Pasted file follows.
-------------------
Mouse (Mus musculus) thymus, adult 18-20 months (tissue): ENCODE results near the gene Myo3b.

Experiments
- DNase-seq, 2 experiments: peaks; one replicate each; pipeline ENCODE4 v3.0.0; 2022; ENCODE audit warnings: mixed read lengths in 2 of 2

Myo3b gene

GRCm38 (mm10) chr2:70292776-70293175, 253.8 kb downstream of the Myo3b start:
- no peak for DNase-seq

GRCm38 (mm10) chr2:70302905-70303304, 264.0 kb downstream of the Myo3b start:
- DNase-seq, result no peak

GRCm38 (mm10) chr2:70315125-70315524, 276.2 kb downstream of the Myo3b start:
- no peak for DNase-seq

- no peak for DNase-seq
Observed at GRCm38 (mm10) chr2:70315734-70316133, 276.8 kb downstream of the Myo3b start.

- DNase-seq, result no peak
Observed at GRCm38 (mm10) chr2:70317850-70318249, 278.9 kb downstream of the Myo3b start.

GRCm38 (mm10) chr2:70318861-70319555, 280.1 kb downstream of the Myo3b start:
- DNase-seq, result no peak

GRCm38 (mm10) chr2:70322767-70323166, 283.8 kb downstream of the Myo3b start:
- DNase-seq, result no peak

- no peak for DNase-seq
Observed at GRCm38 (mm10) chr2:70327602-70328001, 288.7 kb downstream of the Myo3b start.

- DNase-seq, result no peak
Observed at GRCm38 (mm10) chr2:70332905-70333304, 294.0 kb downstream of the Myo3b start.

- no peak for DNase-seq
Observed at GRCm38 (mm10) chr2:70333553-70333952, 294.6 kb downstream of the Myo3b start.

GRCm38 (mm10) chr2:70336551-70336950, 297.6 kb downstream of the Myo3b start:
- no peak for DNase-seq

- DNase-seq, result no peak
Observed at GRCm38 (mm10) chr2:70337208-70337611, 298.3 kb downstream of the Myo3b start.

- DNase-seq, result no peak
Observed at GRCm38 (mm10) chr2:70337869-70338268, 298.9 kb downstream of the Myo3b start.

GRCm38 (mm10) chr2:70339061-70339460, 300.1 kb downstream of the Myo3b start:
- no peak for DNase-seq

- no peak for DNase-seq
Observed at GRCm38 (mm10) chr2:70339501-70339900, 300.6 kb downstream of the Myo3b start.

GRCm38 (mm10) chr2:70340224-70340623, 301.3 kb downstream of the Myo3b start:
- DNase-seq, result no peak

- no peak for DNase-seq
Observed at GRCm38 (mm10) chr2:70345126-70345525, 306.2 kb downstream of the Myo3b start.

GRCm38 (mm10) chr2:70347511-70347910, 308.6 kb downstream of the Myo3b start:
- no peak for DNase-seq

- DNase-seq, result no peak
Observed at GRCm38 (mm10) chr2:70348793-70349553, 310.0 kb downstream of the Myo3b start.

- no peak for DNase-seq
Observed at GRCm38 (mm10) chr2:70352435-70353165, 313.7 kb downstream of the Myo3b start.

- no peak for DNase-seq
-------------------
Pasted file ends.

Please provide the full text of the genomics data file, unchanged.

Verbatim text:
Mouse (Mus musculus) thymus, adult 18-20 months (tissue): ENCODE results near the gene Myo3b.

Experiments
- DNase-seq, 2 experiments: peaks; one replicate each; pipeline ENCODE4 v3.0.0; 2022; ENCODE audit warnings: mixed read lengths in 2 of 2

Myo3b gene

GRCm38 (mm10) chr2:70292776-70293175, 253.8 kb downstream of the Myo3b start:
- no peak for DNase-seq

GRCm38 (mm10) chr2:70302905-70303304, 264.0 kb downstream of the Myo3b start:
- DNase-seq, result no peak

GRCm38 (mm10) chr2:70315125-70315524, 276.2 kb downstream of the Myo3b start:
- no peak for DNase-seq

- no peak for DNase-seq
Observed at GRCm38 (mm10) chr2:70315734-70316133, 276.8 kb downstream of the Myo3b start.

- DNase-seq, result no peak
Observed at GRCm38 (mm10) chr2:70317850-70318249, 278.9 kb downstream of the Myo3b start.

GRCm38 (mm10) chr2:70318861-70319555, 280.1 kb downstream of the Myo3b start:
- DNase-seq, result no peak

GRCm38 (mm10) chr2:70322767-70323166, 283.8 kb downstream of the Myo3b start:
- DNase-seq, result no peak

- no peak for DNase-seq
Observed at GRCm38 (mm10) chr2:70327602-70328001, 288.7 kb downstream of the Myo3b start.

- DNase-seq, result no peak
Observed at GRCm38 (mm10) chr2:70332905-70333304, 294.0 kb downstream of the Myo3b start.

- no peak for DNase-seq
Observed at GRCm38 (mm10) chr2:70333553-70333952, 294.6 kb downstream of the Myo3b start.

GRCm38 (mm10) chr2:70336551-70336950, 297.6 kb downstream of the Myo3b start:
- no peak for DNase-seq

- DNase-seq, result no peak
Observed at GRCm38 (mm10) chr2:70337208-70337611, 298.3 kb downstream of the Myo3b start.

- DNase-seq, result no peak
Observed at GRCm38 (mm10) chr2:70337869-70338268, 298.9 kb downstream of the Myo3b start.

GRCm38 (mm10) chr2:70339061-70339460, 300.1 kb downstream of the Myo3b start:
- no peak for DNase-seq

- no peak for DNase-seq
Observed at GRCm38 (mm10) chr2:70339501-70339900, 300.6 kb downstream of the Myo3b start.

GRCm38 (mm10) chr2:70340224-70340623, 301.3 kb downstream of the Myo3b start:
- DNase-seq, result no peak

- no peak for DNase-seq
Observed at GRCm38 (mm10) chr2:70345126-70345525, 306.2 kb downstream of the Myo3b start.

GRCm38 (mm10) chr2:70347511-70347910, 308.6 kb downstream of the Myo3b start:
- no peak for DNase-seq

- DNase-seq, result no peak
Observed at GRCm38 (mm10) chr2:70348793-70349553, 310.0 kb downstream of the Myo3b start.

- no peak for DNase-seq
Observed at GRCm38 (mm10) chr2:70352435-70353165, 313.7 kb downstream of the Myo3b start.

- no peak for DNase-seq